Saturday, January 20, 2007

I had an email the other day from someone remonstrating with me that I haven't posted on this particular blog for a heck of a long time. They are, of course, completely right.

Yesterday, I wrote on my main blog about the goings-on at the CFZ over the last few months, and why, perforce, my blogging activities have been somewhat curtailed of late. In fact, the more I think of it, there are various people I know who have voluminous blogs which are updated several times a day, and which probably stretch to something in the region of half a million words a year. Now, I don't know how they do it, but I suspect that some like Loren Coleman are driven, ever so slightly obsessed - as am I - and get very little sleep. I am incredibly impressed with the sheer volume of material that Loren gets up in his blog, and I really don't know how he does it.

Other bloggers, who shall remain nameless, are convinced that the general public are going to be fascinated with the dull minutae of their tedious little lives, and, although in a world where a vacuuous guttersnipe like Jady Goody can ammass a reputed £7million fortune, quite possibly I am wrong, and people are indeed interested in a blow-by-blow account of the daily events in these people's lives. Even so, for these people to blog with such gusto and enthusiasm, and in such a volume, would suggest that they do practically nothing else but sit at the computer tapping away.

I hope that I do not sound too horribly conceited here. After all, I publish a blog (three in fact), which is - at least in part - an account of my ongoing activities, but I do so for one important reason. Because the CFZ is funded by public subscription, I feel that we have a duty to let everyone know what we are doing with their money!

However, I have drifted dreadfully from the main point of this blog entry. Before I got distracted and wandered off along different thought trails (which is something, I am afraid, I am wont to do), I was trying to explain why I haven't done an entry on the `Wild Woolsery` blog for such a ridiculously long time.

Basically, although the CFZ has a long term committment to researching, and publishing, material on the local ecology here in North Devon, we have been very busy in the last few months with getting our publishing schedule up to date, and preparing arrangements for the visitor centre which will start construction here next week. In all this hurly burly of activity there has been practically no time for any natural history work at all.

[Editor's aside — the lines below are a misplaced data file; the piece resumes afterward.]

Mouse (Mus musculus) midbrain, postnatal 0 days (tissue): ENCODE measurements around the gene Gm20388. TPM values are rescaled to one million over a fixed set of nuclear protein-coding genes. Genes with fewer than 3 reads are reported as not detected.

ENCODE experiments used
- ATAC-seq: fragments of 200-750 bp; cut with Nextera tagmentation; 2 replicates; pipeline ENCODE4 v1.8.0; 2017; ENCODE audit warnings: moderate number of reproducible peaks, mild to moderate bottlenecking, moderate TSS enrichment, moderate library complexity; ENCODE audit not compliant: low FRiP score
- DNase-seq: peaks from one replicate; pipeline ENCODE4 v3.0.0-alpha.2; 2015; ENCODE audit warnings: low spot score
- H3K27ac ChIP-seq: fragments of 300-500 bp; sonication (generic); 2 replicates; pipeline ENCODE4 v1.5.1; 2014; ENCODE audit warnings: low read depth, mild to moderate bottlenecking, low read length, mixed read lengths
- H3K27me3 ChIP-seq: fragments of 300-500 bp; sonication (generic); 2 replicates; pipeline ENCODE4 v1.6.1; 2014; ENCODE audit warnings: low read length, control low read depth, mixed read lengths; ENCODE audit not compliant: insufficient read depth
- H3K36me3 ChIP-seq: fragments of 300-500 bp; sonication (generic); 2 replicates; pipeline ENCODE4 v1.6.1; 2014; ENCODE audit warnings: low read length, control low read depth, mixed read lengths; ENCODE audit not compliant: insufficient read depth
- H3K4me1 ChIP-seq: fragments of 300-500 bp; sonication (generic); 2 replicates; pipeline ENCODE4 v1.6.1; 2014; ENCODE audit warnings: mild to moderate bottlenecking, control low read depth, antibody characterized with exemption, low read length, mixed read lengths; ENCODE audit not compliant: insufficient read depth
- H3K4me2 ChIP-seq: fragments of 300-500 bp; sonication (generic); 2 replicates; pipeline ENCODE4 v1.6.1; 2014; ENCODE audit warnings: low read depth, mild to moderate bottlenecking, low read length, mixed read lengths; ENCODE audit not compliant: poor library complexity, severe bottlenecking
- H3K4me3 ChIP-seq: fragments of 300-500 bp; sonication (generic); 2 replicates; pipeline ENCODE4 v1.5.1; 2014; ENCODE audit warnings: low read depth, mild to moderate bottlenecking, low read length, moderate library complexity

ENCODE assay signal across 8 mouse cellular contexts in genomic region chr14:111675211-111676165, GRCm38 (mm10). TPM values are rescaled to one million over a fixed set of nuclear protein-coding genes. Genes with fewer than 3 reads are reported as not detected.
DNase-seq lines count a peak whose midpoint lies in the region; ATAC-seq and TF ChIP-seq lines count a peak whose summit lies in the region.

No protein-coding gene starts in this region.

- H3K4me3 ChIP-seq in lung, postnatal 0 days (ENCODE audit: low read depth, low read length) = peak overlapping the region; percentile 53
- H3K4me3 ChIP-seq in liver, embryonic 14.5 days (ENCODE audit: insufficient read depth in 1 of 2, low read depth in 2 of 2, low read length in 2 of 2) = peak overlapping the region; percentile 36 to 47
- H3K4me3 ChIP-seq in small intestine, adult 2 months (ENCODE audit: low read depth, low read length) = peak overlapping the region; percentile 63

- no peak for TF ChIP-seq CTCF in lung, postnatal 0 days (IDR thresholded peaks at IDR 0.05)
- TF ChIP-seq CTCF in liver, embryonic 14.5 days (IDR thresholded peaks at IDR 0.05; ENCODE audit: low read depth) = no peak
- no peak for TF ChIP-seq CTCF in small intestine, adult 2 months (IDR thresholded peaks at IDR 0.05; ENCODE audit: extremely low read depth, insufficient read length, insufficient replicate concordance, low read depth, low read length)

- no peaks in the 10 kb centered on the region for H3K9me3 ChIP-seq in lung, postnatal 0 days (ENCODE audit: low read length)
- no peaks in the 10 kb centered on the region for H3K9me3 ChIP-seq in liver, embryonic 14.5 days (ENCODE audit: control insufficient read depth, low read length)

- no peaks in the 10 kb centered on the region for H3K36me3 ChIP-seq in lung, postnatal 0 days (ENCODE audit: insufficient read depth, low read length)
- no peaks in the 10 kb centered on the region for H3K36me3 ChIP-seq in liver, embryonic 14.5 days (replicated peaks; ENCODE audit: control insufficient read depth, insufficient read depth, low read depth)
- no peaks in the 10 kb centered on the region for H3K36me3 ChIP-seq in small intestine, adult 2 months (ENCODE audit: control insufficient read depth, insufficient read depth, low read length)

However, I am sitting here in my studt, typing this, listening to an album called Brain Capers by a band called Mott the Hoople, that most people have forgotten abot, and looking out onto the garden.

Even though it is onlya few weeks since Christmas, and the whole of North Devon has been battered alkmost into submission by a succession of brutal gales, the first signs of life are beginning to be visible in the garden. The snowdrops are out, the first green shoots of the daffodils are beginning to poke tentatively through the soil, and the lawn is even beginning to look ever so slightly shaggy.

One thing is noticeable, however: the world is beginning to make sense again. Althpugh it has been a very mild winder, and - believe it or not - there has been one of the rose bushes that has flowered against all odds for most of the winter, this year things seem to be happening in their proper season a bit more.

At the end of 2005 we had the first frogspawn before Christmas, and by this time last year - just before my father was taken into hospital for his final illness - there was frogspawn in every ditch we passed. This year, the first frogspawn reported in the village was in the garden of Ivy Cottage, by the Rev Gerald Smith, at the end of last week. Unlike last year, there are no signs that the birds are beginning nexting, and the world (or at least Woolsery) aooears to be having a more conventional January than usual.

OK, it could be argued that last year, when the frogs spawned in December, and the birds nested in January, the cold spell in February killed the whole lot, and that is why there ain't any to be seen here this year, but I think that his would be un-necessarily pessimistic. I hope that it merely means that Mother Nature is repairing herself, and that the ecosystem is returniong to some semblance of normality.

One mildly interesting aside that occurred to the boys (and girls) of the CFZ during last year's long, cold winter, was that maybe the prolific early spawning by the common frog has a purpose. Maybe the first batch of tadpoles are meant to die prematurely in order to introduce a burst of protein into the ecosystem? After all, the frogs seemed to spawn again quite happily at the beginning of March, and this time the tadpoles hatched and matured perfectly normally.

It makes you think, doesn't it?


Anonymous Matrika said...

People should read this.

6:14 AM  
Anonymous Anonymous said...

Your blog keeps getting better and better! Your older articles are not as good as newer ones you have a lot more creativity and originality now keep it up!

8:50 PM  

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